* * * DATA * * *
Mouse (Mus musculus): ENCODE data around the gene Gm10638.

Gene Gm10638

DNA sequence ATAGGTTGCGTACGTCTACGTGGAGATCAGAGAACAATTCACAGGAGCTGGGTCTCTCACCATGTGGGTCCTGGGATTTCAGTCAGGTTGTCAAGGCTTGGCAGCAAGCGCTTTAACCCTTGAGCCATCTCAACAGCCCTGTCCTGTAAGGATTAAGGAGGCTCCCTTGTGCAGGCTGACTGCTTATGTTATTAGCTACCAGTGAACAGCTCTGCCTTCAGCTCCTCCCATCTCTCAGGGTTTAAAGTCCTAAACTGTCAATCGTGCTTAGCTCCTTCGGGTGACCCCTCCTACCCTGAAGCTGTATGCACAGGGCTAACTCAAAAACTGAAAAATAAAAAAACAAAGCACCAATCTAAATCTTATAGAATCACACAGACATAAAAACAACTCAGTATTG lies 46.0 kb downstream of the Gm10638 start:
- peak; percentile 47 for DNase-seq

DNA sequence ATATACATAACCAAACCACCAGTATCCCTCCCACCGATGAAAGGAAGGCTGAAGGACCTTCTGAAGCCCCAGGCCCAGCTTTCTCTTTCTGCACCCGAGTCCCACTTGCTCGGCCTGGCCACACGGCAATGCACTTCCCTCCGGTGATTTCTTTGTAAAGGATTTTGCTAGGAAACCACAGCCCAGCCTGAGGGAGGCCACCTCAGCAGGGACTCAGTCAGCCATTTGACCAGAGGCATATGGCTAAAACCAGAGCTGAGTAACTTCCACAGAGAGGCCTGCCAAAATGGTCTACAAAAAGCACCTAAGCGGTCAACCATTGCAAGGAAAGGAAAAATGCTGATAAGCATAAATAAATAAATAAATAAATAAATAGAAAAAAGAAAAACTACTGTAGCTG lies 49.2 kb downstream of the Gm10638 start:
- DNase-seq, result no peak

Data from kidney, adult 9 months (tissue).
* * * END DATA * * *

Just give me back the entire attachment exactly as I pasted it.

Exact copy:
Mouse (Mus musculus): ENCODE data around the gene Gm10638.

Gene Gm10638

DNA sequence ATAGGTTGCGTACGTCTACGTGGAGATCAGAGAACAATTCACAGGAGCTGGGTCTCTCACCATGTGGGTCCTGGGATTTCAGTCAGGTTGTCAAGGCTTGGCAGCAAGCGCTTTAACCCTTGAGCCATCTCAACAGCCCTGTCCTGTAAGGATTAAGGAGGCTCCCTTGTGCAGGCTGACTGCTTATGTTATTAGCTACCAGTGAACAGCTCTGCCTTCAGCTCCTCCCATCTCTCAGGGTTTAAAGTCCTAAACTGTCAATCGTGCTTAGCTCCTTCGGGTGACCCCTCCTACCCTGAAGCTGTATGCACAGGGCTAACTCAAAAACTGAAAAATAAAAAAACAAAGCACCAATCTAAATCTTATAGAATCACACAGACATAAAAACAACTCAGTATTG lies 46.0 kb downstream of the Gm10638 start:
- peak; percentile 47 for DNase-seq

DNA sequence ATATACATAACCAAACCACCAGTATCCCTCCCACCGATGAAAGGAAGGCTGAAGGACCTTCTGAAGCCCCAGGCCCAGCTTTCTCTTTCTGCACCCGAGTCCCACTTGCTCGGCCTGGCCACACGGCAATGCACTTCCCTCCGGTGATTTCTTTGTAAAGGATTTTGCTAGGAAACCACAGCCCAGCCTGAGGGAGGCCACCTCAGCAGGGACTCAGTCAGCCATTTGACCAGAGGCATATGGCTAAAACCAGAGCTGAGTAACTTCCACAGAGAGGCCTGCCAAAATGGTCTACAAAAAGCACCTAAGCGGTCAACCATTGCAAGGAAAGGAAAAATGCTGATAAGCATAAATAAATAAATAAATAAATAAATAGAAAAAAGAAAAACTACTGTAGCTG lies 49.2 kb downstream of the Gm10638 start:
- DNase-seq, result no peak

Data from kidney, adult 9 months (tissue).